Friday, December 2, 2011

The 1913 James Sheffield-Gloria Vanderbilt Cooper House - No. 45 E 67th Street

photo by Alice Lum
On the morning of Wednesday, November 12, 1902 the funeral of Thomas H. Lowerre, Jr. was held in the parlor of his fashionable townhouse at No. 45 East 67th Street. The impressive house was one of many similar brownstone homes built half a century before in the upper-middle class neighborhood.

That neighborhood was changing, however. As the turn of the century arrived, so did the wealthiest of New York society who were gradually inching up Fifth Avenue along Central Park, filling its side streets with chic, updated residences. On February 25, 1911 James R. Sheffield purchased the house from the Lowerre estate.

A prominent and wealthy attorney, Sheffield commissioned architect Walter B. Chambers to design a mansion to replace the Lowerre house – one that would reflect the family’s position and social status.

Five stories tall and completed in 1913, the 20-room mansion featured a white marble base with two deeply recessed arched openings. One sheltered the double-doored entrance, accessed by two extremely shallow marble steps; the other provided access to the American basement behind a handsome wrought iron fence.

Carved Beaux Arts details of oak leaves and ribbons embellished the first floor. Above, a three-sided oriel window rose through the second and third floors, creating a balcony to the fourth story. Above it two striking hooded dormers pierced the mansard roof.
photo by Alice Lum
Sheffield’s wife was the former Edith Tod, granddaughter of David Tod who was both the Governor of Ohio and United States Minister to Brazil. The couple was as active politically as they were socially; Mrs. Sheffield holding the posts of vice-president and governor of the Women’s National Republican Club, vice-president of the Union Settlement, and a member of the Daughters of the American Revolution, Colonial Dames of America and the Daughters of the Cincinnati.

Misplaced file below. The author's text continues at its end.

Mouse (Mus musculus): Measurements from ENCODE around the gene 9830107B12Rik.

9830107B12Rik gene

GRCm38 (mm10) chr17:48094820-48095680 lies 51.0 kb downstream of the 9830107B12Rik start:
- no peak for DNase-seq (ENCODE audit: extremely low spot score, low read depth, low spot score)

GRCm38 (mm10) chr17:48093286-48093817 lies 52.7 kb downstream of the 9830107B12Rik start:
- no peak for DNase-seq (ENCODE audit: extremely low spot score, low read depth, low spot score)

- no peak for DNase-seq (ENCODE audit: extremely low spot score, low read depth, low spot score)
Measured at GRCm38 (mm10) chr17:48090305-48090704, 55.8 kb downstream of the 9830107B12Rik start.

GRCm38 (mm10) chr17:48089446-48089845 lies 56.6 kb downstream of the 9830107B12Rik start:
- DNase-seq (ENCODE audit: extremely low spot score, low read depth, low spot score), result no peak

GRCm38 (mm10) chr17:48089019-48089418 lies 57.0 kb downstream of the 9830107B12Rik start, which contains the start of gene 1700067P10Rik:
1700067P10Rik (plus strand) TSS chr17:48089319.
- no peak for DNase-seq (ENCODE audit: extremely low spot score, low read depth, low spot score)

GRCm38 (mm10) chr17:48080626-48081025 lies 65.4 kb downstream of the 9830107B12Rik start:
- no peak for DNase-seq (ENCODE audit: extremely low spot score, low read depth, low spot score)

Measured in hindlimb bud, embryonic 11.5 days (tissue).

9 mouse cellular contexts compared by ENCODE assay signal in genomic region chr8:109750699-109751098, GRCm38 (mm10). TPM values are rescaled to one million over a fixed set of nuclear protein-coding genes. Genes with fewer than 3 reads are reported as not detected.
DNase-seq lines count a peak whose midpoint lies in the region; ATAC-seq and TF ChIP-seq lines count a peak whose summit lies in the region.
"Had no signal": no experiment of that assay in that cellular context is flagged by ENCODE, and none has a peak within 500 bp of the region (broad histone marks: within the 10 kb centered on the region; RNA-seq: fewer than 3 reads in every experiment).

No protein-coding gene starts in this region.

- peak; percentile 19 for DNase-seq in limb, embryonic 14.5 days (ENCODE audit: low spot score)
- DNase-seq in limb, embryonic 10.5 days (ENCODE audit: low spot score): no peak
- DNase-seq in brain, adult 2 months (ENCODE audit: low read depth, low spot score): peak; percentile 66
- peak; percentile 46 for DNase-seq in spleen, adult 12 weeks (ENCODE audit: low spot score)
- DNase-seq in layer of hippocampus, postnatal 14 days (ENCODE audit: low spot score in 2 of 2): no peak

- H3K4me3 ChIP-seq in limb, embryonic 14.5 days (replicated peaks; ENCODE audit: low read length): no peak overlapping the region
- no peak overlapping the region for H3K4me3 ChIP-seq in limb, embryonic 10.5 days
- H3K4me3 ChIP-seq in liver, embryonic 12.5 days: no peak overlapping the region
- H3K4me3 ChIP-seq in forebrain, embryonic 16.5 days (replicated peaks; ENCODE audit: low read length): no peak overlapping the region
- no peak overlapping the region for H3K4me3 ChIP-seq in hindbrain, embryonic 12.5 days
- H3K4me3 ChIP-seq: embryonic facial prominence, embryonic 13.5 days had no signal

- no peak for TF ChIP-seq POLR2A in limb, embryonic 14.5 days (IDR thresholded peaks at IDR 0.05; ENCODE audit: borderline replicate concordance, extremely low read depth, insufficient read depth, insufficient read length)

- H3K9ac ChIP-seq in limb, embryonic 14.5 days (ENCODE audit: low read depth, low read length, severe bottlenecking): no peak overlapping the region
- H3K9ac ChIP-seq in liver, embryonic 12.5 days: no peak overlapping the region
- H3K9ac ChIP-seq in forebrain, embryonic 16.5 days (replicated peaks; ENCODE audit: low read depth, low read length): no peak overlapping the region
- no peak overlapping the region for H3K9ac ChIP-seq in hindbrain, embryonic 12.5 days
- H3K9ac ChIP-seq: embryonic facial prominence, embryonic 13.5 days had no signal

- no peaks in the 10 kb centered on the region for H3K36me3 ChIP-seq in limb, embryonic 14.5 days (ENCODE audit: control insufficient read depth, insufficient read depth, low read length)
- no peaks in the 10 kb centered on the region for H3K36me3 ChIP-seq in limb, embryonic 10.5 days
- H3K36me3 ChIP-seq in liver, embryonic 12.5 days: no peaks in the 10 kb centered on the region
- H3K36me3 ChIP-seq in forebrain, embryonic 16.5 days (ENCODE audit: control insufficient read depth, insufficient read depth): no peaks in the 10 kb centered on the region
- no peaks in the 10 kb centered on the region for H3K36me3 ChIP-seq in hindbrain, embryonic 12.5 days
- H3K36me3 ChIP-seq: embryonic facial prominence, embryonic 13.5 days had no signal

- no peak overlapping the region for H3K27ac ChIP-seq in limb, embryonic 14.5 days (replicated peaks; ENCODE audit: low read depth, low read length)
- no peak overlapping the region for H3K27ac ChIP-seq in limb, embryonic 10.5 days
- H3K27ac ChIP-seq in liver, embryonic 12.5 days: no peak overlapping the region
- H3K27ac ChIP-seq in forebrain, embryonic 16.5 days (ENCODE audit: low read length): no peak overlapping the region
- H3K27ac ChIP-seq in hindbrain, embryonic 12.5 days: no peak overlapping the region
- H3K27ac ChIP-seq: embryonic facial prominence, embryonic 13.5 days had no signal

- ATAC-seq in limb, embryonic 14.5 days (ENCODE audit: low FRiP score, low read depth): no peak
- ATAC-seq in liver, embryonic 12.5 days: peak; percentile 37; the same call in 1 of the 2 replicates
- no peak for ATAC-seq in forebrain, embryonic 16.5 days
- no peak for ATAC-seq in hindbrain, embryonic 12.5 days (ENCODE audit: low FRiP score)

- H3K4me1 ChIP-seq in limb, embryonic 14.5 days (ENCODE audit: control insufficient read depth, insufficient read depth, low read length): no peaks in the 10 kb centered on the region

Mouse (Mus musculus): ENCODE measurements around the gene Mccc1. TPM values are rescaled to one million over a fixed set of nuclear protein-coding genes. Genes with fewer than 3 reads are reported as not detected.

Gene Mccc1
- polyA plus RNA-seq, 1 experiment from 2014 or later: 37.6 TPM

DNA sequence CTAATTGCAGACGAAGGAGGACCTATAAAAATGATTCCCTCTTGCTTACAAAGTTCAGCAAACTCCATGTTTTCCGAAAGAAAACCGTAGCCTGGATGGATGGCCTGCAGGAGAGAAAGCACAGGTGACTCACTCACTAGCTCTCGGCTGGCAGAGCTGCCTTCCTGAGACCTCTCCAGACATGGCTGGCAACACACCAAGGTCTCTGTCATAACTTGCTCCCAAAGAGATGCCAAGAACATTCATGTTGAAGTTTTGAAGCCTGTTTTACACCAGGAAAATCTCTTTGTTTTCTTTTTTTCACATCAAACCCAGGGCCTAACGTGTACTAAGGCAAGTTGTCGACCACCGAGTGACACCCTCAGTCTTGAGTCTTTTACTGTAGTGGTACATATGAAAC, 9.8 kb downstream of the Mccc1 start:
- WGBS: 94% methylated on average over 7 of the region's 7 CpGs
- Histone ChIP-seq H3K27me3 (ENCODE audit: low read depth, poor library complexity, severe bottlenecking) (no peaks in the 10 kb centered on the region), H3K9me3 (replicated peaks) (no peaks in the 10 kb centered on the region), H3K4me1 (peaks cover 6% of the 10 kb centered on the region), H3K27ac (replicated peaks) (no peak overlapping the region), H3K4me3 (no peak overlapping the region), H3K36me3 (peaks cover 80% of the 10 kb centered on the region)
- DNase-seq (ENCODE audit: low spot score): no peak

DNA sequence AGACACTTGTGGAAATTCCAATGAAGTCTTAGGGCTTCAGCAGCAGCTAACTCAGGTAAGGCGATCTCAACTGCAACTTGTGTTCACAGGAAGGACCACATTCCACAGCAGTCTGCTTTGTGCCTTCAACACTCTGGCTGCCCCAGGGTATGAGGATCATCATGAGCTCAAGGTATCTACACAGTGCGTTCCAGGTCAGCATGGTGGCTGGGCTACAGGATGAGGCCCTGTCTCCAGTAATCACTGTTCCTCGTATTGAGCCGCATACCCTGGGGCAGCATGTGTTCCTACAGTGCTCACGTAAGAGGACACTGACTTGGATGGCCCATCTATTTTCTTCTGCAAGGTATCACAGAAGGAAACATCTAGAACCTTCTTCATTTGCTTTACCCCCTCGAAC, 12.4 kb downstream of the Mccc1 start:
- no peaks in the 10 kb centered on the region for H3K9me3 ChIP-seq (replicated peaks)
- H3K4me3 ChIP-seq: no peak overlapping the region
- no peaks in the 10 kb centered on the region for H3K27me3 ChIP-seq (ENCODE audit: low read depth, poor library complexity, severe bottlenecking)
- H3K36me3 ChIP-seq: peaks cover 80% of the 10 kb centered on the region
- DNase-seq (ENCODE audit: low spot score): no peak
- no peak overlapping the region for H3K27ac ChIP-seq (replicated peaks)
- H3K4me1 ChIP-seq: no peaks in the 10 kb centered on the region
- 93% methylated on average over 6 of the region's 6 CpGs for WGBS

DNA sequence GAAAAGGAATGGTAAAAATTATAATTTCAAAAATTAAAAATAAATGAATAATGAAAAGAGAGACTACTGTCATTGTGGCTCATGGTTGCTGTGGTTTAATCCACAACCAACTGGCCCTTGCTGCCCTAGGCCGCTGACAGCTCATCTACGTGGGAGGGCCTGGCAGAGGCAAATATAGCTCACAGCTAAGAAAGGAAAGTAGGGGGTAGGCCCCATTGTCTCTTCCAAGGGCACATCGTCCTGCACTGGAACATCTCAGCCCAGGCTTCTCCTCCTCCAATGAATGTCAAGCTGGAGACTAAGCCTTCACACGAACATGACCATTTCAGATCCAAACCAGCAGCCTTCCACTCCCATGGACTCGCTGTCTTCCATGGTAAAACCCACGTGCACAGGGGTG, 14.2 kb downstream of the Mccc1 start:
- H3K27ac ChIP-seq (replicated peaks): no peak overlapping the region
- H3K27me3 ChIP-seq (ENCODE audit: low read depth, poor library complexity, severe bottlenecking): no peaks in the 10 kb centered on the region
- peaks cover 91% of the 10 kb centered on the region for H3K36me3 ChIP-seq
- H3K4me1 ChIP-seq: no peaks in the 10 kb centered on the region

Upon Calvin Coolidge’s election in 1924, Sheffield was appointed Ambassador to Mexico, a post he would hold for three years. Later President Herbert Hoover named him Special Ambassador to Venezuela to present a statue of Henry Clay to that country.

When in town, the Sheffield house was the scene of dinner parties, dances and teas until James R. Sheffield died in 1938. Edith Tod Sheffield remained on at No. 45 East 67th Street for nearly two decades. She died in June 1956.

The year that James Sheffield was appointed Ambassador to Mexico, Reginald Claypoole Vanderbilt and his wife, Gloria, celebrated the birth of their only child, Gloria Vanderbilt. The little girl’s life would be a tumultuous one. Her father died when she was 18 months old and a scandalous custody battle later ensued between her mother and her aunt, Gertrude Vanderbilt Whitney, who felt Gloria’s mother was unfit.

After three failed marriages, Gloria met and married screenwriter and author Wyatt Cooper in 1964. The newlyweds purchased No. 45 East 65th and moved in along with Gloria’s two sons by her former husband, conductor Leopold Stowkowski. Within the next two years two more sons would be born – Carter and Anderson.

The styles of the 1960s were avante garde and splashy designer Gloria Vanderbilt was right in the middle of it all. In addition to her fashion designing, she threw herself headlong into interior design. American quilts became her signature theme.

The designer lined entire rooms of the mansion with quilts – even the ceilings were fair game. Later a grown-up Anderson Cooper would recall the floors of his bedroom being covered with quilts, which were then shellacked. The interiors were striking, if perhaps not quite in the taste of Edith Tod Sheffield.

The master bedroom in 1970.  The walls, ceiling and floor were quilted by Gloria -- photo by Horst P. Horst from "Horst: Interiors"
Wyatt E. Cooper died unexpectedly of a heart ailment on January 5, 1978.  Years later Gloria Vanderbilt Cooper would reminisce “Always, when I go by there I look at the wisteria vine in front of that house because Carter and Anderson and I were there when their father, Wyatt, planted that vine. It was a little tiny foot-high wisteria. Now it’s grown up over the whole building.”

The wisteria vine planted by Wyatt Cooper still twines up the facade -- photo by Alice Lum

The imposing house at No. 45 East 67th Street remains a private home, its outward appearance unaltered during the past century. And the wisteria vine still twines up the fa├žade.